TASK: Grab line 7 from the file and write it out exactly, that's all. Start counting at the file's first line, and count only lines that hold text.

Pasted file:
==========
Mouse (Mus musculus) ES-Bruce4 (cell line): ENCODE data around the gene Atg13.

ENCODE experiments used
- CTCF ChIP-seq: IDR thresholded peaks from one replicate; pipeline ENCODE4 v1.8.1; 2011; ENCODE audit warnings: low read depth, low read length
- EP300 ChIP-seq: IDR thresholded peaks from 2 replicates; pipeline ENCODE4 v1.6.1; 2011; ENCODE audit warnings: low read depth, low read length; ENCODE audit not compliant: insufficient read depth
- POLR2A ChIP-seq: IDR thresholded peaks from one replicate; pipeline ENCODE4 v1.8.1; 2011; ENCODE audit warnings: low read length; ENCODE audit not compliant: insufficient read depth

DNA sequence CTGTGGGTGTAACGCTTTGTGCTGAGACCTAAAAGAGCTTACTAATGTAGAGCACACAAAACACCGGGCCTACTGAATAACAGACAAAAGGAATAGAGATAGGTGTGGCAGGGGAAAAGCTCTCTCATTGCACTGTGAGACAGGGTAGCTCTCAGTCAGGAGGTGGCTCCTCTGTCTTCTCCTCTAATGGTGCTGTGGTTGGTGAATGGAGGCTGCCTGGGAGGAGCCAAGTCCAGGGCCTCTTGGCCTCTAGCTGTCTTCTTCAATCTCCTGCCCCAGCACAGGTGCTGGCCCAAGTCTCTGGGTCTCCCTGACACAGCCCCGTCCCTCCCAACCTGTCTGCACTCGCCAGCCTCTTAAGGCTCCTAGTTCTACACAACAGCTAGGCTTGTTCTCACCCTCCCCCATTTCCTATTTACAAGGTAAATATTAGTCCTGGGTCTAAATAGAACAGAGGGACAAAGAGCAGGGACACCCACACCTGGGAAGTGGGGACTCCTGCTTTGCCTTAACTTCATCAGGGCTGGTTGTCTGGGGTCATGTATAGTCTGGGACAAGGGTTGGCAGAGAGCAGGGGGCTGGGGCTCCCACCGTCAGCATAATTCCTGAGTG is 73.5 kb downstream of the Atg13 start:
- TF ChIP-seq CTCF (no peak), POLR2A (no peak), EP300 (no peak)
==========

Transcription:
- TF ChIP-seq CTCF (no peak), POLR2A (no peak), EP300 (no peak)